The greatest traumas of Leonard's previously rather one-dimensional life came in the weeks after Olympic gold made him an overnight national glamor boy.

Picking up a trick from a fighter he licked in the Olympic trials, Leonard taped a picture of his girl friend and their baby son on his ankle in Montreal. What at first seemed so All-American and insouciant, suddenly turned sour when the Washington Star slapped an eight-column banner on its front page saying Leonard's girl friend and child had been on welfare during the year he trained for the Olympics and that a paternity suit had been filed.

It quickly devolved that the "suit" was a mere red-tape piece of bureaucratic paper that Juanita Wilkinson had signed so her Ray Jr. would be eligible for food stamps. But the damage had been done. Leonard, though he had never denied his parenthood, got a worse black eye out of the ring than he ever got in it.

Those were Leonard's troubled days. On top of everything, his mother had a heart attack before the Olympics and his father was hospitalized with spinal pneumonia after. Palmer Park was knee-deep in Leonard controversy, but neither was negotiable.

The day he returned from Canada, Leonard said, "In my heart all I ever wanted was this gold medal and the chance at a straight life. I wanted to set an example and I have."

Leonard wanted to finish his career on that note, but faced with three generations of Leonards needing his financial assistance, the 20-year-old remembered the words of his Olympic coach who had said, "Ray would go through the pros like a dose of salts."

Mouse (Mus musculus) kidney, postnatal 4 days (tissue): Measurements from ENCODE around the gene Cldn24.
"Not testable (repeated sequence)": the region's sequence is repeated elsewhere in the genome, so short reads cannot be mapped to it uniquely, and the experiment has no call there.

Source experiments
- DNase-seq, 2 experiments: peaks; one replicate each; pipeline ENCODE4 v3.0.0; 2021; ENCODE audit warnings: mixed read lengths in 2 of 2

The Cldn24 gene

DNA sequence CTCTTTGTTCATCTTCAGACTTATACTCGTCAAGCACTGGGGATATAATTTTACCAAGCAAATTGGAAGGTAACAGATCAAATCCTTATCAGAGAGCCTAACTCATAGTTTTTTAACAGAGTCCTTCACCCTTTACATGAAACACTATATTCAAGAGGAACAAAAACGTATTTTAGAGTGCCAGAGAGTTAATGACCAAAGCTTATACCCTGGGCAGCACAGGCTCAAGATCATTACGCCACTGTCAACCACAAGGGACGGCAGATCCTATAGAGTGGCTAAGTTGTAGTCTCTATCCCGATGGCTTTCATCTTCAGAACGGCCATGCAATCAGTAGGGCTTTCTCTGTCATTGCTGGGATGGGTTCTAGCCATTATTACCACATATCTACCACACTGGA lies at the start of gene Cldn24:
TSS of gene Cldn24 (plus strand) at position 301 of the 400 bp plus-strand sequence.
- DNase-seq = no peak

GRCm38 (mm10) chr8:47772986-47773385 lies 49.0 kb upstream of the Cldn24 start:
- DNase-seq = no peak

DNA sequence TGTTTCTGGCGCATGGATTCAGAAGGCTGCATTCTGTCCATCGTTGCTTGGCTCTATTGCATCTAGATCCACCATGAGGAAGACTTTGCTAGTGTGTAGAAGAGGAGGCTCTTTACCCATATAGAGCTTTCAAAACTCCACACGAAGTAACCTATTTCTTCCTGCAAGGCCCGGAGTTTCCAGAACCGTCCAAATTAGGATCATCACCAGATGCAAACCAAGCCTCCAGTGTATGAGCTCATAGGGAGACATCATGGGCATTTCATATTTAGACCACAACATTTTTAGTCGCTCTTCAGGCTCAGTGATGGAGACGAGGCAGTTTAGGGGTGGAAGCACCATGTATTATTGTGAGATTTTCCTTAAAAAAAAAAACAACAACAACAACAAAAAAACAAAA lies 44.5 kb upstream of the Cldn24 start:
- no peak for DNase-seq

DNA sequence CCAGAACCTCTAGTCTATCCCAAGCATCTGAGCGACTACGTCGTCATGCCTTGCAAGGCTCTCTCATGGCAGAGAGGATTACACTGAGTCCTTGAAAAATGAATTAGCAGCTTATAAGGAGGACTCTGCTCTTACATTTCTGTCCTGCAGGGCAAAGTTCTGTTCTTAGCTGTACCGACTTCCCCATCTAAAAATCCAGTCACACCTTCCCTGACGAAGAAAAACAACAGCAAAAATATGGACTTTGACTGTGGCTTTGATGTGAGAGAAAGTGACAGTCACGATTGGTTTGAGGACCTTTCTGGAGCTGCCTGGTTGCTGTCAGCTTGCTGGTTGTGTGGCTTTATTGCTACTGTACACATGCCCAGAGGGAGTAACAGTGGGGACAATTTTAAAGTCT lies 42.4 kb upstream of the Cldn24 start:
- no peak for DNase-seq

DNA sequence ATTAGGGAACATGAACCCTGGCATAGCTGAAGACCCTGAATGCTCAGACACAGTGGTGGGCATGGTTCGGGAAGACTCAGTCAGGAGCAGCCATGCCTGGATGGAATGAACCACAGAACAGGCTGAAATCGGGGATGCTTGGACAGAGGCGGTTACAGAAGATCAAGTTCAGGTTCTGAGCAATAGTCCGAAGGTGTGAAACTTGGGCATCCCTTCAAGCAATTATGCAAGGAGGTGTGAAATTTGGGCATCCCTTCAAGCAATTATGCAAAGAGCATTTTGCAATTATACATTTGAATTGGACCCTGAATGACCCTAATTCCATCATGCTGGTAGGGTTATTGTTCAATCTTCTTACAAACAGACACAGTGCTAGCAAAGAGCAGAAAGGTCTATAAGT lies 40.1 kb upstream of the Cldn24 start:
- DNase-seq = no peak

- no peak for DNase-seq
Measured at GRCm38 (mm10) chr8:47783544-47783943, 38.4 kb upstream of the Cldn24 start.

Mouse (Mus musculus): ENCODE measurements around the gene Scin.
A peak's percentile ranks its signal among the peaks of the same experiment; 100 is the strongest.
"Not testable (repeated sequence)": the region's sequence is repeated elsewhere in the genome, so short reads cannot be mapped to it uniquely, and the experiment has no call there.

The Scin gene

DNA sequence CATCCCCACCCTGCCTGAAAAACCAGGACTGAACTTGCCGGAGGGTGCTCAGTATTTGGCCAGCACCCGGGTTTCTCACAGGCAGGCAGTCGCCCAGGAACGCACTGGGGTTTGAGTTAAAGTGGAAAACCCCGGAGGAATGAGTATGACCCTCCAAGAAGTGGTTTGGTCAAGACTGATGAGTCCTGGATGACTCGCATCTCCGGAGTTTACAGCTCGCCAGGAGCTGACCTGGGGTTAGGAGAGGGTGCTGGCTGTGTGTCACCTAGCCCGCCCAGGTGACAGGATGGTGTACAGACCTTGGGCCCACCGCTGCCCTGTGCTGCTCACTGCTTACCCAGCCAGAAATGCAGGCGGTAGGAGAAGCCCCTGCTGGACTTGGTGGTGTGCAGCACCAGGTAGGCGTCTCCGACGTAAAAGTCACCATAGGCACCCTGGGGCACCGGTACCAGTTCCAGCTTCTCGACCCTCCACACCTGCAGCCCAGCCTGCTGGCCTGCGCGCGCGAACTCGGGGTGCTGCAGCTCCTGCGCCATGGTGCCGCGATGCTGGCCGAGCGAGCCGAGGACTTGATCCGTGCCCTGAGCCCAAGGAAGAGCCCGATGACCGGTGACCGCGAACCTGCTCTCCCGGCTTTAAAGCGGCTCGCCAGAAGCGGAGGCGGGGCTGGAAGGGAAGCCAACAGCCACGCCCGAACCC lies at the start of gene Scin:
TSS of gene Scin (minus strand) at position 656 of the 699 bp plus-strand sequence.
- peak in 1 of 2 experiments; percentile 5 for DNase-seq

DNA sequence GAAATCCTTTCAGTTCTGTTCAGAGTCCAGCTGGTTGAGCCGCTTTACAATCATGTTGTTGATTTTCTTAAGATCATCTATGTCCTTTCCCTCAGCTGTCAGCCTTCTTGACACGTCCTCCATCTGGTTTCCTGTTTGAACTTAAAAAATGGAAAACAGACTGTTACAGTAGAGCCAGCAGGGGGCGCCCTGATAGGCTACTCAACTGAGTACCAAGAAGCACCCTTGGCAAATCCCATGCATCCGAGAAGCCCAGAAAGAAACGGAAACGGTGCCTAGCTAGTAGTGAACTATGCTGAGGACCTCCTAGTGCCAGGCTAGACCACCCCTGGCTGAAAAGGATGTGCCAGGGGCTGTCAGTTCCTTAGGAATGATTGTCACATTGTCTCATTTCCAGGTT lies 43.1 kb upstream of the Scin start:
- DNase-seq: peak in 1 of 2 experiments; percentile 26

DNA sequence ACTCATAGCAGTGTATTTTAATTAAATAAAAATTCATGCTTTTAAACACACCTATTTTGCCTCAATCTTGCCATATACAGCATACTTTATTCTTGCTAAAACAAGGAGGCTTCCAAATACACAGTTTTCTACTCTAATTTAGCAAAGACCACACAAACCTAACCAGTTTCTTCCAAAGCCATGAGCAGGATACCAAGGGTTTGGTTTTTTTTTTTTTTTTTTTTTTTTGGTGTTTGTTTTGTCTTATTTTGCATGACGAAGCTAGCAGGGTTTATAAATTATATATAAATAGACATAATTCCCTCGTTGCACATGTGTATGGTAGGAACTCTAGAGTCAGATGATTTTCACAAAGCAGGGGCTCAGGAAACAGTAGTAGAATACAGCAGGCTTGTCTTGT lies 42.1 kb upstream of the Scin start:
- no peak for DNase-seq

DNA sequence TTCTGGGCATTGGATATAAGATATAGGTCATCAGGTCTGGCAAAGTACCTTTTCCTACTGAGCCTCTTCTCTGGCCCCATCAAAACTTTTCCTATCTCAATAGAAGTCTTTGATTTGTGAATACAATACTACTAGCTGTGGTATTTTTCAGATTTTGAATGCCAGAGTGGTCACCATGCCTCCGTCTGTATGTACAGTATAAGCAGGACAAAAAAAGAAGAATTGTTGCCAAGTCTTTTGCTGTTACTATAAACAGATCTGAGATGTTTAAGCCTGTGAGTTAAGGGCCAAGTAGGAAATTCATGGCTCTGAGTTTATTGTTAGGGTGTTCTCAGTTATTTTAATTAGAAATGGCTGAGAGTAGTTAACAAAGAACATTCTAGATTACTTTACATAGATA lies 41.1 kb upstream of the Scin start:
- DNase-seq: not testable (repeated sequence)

Also, an inner voice of common sense told Leonard that fighting was what he did best; in fact, that it was all he knew.

"Ten years from now, people are going to look at me and say, 'He won the gold medal and then quit. I wonder why,'" said the boxer the day he turned pro. "If you want to know why I'm changing my mind, you'd have to say it's just reality, I guess."

But the boxing world did five good turns for Leonard, five more than it has done for most fighters. The blessings are named Dave Jacobs, Janks Morton, Mike Trainer, Charlie Brotman and Angelo Dundee. They are Leonard's professional boxing family, his financial, spiritual and athletic cocoon.

Jacobs remained as trainer, a sort of five a.m. conscience from the old days of training on pre-dawn streets, though Dundee, trainer of then world champions, took over Leonard's corner on fight nights.

Morton, an ex-pro football linebacker, adopted Leonard as a little brother years ago and has stayed close as the one person whose opinion carries most weight with Leonard.